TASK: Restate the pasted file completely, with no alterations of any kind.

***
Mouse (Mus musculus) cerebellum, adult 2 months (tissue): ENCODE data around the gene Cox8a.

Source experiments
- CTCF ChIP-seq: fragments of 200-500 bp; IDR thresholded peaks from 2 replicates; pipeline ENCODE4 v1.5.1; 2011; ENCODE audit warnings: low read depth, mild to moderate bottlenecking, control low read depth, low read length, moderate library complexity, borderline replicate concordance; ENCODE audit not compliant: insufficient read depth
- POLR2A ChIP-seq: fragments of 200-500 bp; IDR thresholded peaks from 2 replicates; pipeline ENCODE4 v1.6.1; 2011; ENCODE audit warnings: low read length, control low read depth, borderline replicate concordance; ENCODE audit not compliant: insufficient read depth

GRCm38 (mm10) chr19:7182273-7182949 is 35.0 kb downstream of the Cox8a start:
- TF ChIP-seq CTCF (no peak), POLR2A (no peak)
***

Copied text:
Mouse (Mus musculus) cerebellum, adult 2 months (tissue): ENCODE data around the gene Cox8a.

Source experiments
- CTCF ChIP-seq: fragments of 200-500 bp; IDR thresholded peaks from 2 replicates; pipeline ENCODE4 v1.5.1; 2011; ENCODE audit warnings: low read depth, mild to moderate bottlenecking, control low read depth, low read length, moderate library complexity, borderline replicate concordance; ENCODE audit not compliant: insufficient read depth
- POLR2A ChIP-seq: fragments of 200-500 bp; IDR thresholded peaks from 2 replicates; pipeline ENCODE4 v1.6.1; 2011; ENCODE audit warnings: low read length, control low read depth, borderline replicate concordance; ENCODE audit not compliant: insufficient read depth

GRCm38 (mm10) chr19:7182273-7182949 is 35.0 kb downstream of the Cox8a start:
- TF ChIP-seq CTCF (no peak), POLR2A (no peak)